April 20, 2024

Manfred Mann wasn’t just another 1960s pop band, you know. For all their adolescent appeal, with melodic ballads such as Pretty Flamingo and Mighty Quinn, and breathlessly energetic rockers like 5-4-3-2-1, they had talent oozing out of every pore. Original guitarist Mike Vickers is a multi-instrumentalist who also plays sax and flute, and his replacement Tom McGuinness originally joined the band on bass before returning to his main instrument, the guitar; had aspirations to be a writer, and in fact wrote the sleeve notes for several of the band’s albums and EPs. Original front man Paul Jones is still a sought-after harmonica player in his 80s, and had successful careers as a stage and movie actor and radio presenter; he and his replacement Mike D’Abo are both prolific songwriters. Cream’s iconic front man Jack Bruce did a stint in the band on bass; and his replacement Klaus Voorman is an artist of some note; it’s his design on the front of The Beatles’ Revolver amongst others.

Somewhere (1972)

The band was originally formed by South African keyboard wiz Manfred Mann himself, as a versatile  jazz combo named the Mann-Hugg Blues Brothers, with a drummer named Mike Hugg. Hugg was himself a multi-instrumentalist, contributing his top-quality vibraphone skills to many of their early numbers, and migrating from the drums to the piano after the original band broke up. He was the primary songwriter in the next incarnation of the band, Manfred Mann Chapter Three, and went on to co-write TV theme tunes and film soundtracks.

In amongst his other projects and collaborations, Hugg also recorded a couple of solo albums in the early ‘70s, although they have been somewhat obscured by the passage of time. Thankfully, they have now been revived and re-released as a 2 CD set named Mike Hugg – The Solo Recordings, on the Umbrella Music label.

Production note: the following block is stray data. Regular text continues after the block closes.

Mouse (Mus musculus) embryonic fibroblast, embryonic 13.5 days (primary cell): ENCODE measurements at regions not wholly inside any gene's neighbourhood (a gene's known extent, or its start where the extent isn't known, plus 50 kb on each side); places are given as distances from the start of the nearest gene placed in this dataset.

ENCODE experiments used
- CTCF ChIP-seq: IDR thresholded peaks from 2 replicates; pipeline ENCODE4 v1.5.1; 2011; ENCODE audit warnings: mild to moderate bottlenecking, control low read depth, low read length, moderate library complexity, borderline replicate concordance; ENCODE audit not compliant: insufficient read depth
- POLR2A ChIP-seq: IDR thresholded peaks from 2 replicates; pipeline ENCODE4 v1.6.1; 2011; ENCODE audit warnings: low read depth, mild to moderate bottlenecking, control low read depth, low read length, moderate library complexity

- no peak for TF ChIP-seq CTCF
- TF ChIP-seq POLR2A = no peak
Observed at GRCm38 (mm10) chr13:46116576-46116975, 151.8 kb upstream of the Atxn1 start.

What we have here are Hugg’s solo debut Somewhere from 1972, and sophomore set Stress And Strain from 1973, and they are a joy to hear. Firstly, the nostalgia pours out of them like a river. The first album fits right into the middle-of-the-road pop vibe championed by The Carpenters, Peters And Lee, Petula Clark and their ilk. As almost every number is a piano ballad of one species or another, and given Hugg’s light and plaintive voice, think Gilbert O’Sullivan and you’d pretty much be there. The second album branches off into much more varied territory, but we’ll come to that in a minute.

That debut, Somewhere, starts off with an atmospheric sax solo (actually Elton Dean on the saxello), over percussive piano chords, and Hugg’s musical understanding is evident in the relatively complex structure of the song Blue Suede Shoes Again. He reminisces over his childhood, name-checking film stars and songs from the era – Brigitte Bardot, Rock Island Line – remembering bike riding and going out with the girl from two doors down. There are flavours of Mott The Hoople and Status Quo’s early Pye label psychedelia too, with some shooby-dooby vocals in the outro, just to hammer the point home. It shows what a shared experience nostalgia is, because the song conjures up visions of the early ‘70s for me, but for Hugg they must be of an earlier age altogether!